A cursory search on social media platforms indicate that the campaign has not caught on, and unfortunately, not many people can even name five of our athletes who are at the Olympics.
Apart from Joseph Schooling.
Which is rather unfortunate.
On the ground, a majority have not shown much interest in what is happening with our athletes in Tokyo.
The names Amita Berthier, Joan Poh, Kiria Tikanah, Clarence Chew and others do not seem to feature is conversations at all, except among those who are in the sports circles, vaguely associated with sports or who are keen followers of the sports circuit in Singapore.
With Singapore already fielding such a small contingent, this is rather embarrassing and again points to the lack of a proper sports culture where athletes can rely on their fellow Singaporeans for support when they need them most.
So who’s responsibility is it to ensure that there were sustained campaigns leading up to the Olympics which allowed the general population to get close to their Olympians?
Granted that among the representatives, the final selections were only made a month before like in the case of swimmer Quah Ting Wen and sprinter Shanti Pereira – who were admitted on wildcards – perhaps it can be concluded that there were just not enough information provided to the bulk of the public about our athletes headed to Tokyo, through enough channels.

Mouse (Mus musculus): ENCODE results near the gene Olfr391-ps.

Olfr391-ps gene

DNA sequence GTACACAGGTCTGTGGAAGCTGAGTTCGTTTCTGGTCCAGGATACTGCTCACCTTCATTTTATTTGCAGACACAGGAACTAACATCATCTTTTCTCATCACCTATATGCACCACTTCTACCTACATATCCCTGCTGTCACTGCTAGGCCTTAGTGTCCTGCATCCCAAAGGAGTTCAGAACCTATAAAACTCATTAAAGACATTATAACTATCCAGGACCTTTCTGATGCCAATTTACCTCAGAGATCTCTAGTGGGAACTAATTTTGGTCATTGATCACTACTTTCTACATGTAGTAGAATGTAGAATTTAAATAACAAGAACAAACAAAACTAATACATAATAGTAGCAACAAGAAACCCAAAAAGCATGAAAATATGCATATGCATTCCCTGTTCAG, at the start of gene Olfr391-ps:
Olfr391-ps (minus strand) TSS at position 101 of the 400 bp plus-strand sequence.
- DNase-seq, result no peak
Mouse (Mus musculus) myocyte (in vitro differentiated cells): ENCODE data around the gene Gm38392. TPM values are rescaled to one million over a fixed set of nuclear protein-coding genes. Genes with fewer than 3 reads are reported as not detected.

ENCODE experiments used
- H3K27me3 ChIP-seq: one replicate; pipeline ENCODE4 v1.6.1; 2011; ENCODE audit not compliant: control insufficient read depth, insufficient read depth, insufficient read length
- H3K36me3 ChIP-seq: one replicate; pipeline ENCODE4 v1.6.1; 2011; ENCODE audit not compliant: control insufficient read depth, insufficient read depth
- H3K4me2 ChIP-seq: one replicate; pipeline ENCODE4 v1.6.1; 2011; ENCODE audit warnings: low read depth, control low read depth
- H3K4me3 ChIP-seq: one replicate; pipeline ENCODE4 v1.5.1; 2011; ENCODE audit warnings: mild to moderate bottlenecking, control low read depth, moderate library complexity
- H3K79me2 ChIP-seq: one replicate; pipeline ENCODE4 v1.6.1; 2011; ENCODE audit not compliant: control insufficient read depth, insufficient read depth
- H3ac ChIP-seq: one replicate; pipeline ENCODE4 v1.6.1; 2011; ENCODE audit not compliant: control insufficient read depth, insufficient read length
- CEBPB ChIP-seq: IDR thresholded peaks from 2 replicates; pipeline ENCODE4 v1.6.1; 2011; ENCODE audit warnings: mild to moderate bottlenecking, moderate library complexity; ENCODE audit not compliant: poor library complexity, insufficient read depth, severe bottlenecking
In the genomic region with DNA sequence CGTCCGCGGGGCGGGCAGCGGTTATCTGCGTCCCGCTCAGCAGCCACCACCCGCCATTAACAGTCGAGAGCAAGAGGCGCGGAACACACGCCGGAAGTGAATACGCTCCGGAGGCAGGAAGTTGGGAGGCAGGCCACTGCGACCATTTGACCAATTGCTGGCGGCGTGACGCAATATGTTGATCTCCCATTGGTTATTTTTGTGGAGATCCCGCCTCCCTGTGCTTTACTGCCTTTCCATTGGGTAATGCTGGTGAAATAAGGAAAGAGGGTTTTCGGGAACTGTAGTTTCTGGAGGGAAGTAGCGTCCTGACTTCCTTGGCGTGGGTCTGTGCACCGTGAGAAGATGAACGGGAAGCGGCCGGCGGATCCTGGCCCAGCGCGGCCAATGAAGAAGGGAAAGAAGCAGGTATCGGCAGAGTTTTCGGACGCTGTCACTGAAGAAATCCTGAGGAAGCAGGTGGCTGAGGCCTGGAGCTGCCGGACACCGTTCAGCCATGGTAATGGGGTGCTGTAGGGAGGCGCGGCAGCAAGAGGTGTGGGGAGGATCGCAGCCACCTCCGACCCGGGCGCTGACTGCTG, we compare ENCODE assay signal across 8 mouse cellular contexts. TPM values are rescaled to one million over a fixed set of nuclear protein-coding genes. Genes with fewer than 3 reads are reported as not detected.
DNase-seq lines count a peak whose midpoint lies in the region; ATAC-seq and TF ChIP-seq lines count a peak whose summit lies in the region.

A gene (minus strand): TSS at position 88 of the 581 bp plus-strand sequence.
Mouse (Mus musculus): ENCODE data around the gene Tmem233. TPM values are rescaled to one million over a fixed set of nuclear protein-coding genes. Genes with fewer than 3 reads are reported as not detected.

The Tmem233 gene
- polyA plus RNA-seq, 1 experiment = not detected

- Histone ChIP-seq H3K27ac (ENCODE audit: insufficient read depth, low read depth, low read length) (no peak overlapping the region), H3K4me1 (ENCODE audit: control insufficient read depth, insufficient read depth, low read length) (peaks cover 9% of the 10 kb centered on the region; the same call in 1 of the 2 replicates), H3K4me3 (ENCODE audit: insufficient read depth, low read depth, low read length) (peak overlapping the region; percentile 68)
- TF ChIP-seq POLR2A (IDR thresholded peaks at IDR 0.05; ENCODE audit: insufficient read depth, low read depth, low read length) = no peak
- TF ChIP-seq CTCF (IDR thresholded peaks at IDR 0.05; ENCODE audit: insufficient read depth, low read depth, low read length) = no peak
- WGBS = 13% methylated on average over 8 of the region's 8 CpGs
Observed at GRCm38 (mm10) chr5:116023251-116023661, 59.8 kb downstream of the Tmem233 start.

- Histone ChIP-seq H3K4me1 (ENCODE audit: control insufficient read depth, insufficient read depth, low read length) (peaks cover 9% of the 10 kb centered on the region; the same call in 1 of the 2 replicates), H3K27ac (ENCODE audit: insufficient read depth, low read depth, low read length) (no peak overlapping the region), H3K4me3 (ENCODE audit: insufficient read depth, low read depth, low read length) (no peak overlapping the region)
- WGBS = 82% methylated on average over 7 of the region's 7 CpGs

Apart from the media, which did their usual reporting and pre-Olympics stories, there were very little else seen elsewhere.
No banners. No standees. No campaigns. No noise. Not much social media engagement.
Which probably explains why over the last two weeks, political appointees like Prime Minister Lee Hsien Loong and Minister for Culture, Community and Youth Edwin Tong have been actively ‘promoting’ our athletes on their social media handles to help push out information about Singapore’s athletes in Tokyo through their online followers.
Tong also visited Joan Poh and Shanthi Pereira before their departures to Tokyo, and also posted a short video yesterday which captured the names of the athletes and their sports.
Other Parliamentarians like Low Yen Ling, Poh Li San and Dr Maliki Osman have also done their part, in their own ways.
And so has Singapore National Olympic Council president Tan Chuan-Jin, who is on the ground in Tokyo. (follow his Facebook page to keep up with his photos)
President Halimah Yacob offered her wishes to the athletes after the Opening Ceremony, in a Facebook post.
The two other political parties in Parliament – Workers Party and Progress Singapore Party – have not said a thing about our athletes yet, which is disappointing given that they have a considerable following.
There is still a good two weeks to go before the Olympic Games ends, which will then signal the start of the Paralympics on 24 August.
There is still time to fire up all remaining cylinders to get Singaporeans behind our Olympians and Paralympians in Tokyo.
And then force a review after the Olympic and Paralympics are over to understand why most Singaporeans don’t seem to give two hoots about its athletes.
Photo: Sport Singapore
This post was first published by Jose Raymond. It is reproduced with permission.